John Tabis is the founder and CEO of The Bouqs Company, a cut-to-order online flower delivery service. Connect with John and @TheBouqs on Twitter, Facebook, and Google+.

Entrepreneurship in Bloom

Some of the best stories of entrepreneurship come from a place of frustration. At least that's how my story began. I was ordering flowers online and could not believe how complicated this simple action had become. Giving flowers is a joyous, beautiful gesture of love. But ordering flowers is often a hellishly twisted maze of upselling, false promises, cheesy teddy bears, and hidden fees.

So my co-founder, JP Montufar, and I started thinking about ways to improve the online flower business. Our company, The Bouqs, delivers flowers fresh from the side of a South American volcano anywhere in the U.S. for $40 dollars flat. The business has grown almost 10 times its original size and the team is growing as well. We've been featured in Thrillist and Oprah Magazine, and on ABC's reality hit Shark Tank.

Still, it hasn't always been a path full of roses, ladybugs, and candy. I've learned plenty along the way, and avoided some pitfalls thanks to great advice from some very smart people:

1. Know What Story You're Telling

I come from a branding background, having worked in brand and marketing strategy for Disney, ESPN, ABC, Marvel, ShoeDazzle, and Gerber Baby. With the help of some amazing mentors, I learned the importance of storytelling when it comes to imparting your vision to others. Before you start getting buy-in for your vision, make sure you've clearly articulated what it is you want to say. This requires iteration and a lot--I mean a lot--of testing. If you think you have it figured out, test some more. When your audience's eyes light up and they lean in time and again, you've got it.

A lot of startup founders and entrepreneurs are big dreamers or technical wizards, but they may not be natural storytellers. Your company's story is how you get your first customer in the (often virtual) door, your first employees to jump in headfirst, and your first investors to turn the page on that initial pitch deck. You're the person with the most passion for your company and you need to find a narrative to make others just as passionate. If you tell your story and don't get that lean-in, light-up reaction, you need to keep practicing, pitching, and iterating until you do.

2. Be Better Today Than Yesterday

In high school, my father saw how big my dreams were and how much bigger they grew every day. The most crucial piece of advice he gave to me, which I've referred to time and again while building The Bouqs Co., is "Be better today than yesterday."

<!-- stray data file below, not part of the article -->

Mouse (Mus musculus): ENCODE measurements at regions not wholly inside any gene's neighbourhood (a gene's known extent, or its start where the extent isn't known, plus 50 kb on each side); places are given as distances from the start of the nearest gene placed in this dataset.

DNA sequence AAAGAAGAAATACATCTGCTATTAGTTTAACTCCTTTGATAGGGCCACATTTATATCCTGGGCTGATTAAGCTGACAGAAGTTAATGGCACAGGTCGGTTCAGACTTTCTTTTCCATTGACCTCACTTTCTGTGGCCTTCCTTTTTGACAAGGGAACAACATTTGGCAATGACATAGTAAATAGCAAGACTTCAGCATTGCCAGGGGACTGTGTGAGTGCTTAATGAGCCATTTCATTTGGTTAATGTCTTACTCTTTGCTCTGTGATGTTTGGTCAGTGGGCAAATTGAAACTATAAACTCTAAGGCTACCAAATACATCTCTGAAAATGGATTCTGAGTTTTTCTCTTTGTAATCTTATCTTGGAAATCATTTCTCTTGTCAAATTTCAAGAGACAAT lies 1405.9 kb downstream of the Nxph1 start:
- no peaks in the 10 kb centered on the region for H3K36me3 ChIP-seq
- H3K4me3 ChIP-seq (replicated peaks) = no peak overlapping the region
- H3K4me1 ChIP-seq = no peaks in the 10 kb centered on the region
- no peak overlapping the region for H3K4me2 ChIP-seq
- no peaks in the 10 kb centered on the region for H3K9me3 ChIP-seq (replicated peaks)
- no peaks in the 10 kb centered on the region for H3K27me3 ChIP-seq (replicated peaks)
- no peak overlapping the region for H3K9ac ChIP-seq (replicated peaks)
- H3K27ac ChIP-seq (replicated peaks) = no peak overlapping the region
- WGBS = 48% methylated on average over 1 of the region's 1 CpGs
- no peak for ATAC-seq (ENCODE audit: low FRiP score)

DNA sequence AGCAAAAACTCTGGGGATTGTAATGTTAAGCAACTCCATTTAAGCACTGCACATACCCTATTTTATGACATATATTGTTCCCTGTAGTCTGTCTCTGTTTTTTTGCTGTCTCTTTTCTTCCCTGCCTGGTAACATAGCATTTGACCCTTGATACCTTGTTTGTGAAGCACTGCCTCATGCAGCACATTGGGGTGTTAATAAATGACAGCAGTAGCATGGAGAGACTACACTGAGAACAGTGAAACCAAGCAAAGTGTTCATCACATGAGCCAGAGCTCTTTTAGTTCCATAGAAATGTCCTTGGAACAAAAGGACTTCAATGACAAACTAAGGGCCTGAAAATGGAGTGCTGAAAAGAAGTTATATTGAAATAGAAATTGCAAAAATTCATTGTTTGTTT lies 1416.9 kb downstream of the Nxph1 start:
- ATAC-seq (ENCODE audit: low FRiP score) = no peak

It's easy to let your dreams take flight and try to jump over all the hard work in between an idea and a profitable reality. The best way to get from A to Z is to start with B. That means becoming just a little bit better today than you were yesterday. Your destination is always ahead, but it's what you do right now that matters most.

We've adopted this mindset at my company when trying to make the best product, the best working environment, and the best customer experience we can--today. So long as today is a bit better than yesterday, we're on the right track. We focus on the small stuff today in order to achieve the big stuff down the line.

3. There Is No Silver Bullet

Have you ever seen that South Park episode about the underpants-stealing gnomes? Wait, stay with me--seriously. In the episode, when confronted by the South Park kids, the gnomes outline their business plan. It's the following:

Step 1: Collect underpants.

Step 2: ?

Step 3: Profit!

It would be great if business worked this way, but unfortunately for us (and the gnomes), this is not how great companies are built. You need a solid plan to get your idea from conception to reality, and it all comes down to execution. You can't jump over everything in the middle while building your business, or you'll just be building a house of cards.

It's human nature to look for the grand slam and the quick-and-easy solution. But sometimes you just have to get on base and play the game, blocking and tackling your way to victory. As Ben Horowitz writes, there's no silver bullet that's going to turn your idea into a Fortune 500 overnight. What will work, however, is a lot of elbow grease and passion. You have to make opportunities for yourself and your company before you can make a profit.

Building a company and being an entrepreneur is all about constant improvement and sharing your story. This improvement isn't always instantaneous--it's often gradual and incremental. If you put in the work, tell your story, and focus on lead bullets rather than the silver, you'll be amazed at what you can accomplish simply by being a little better today than you were yesterday.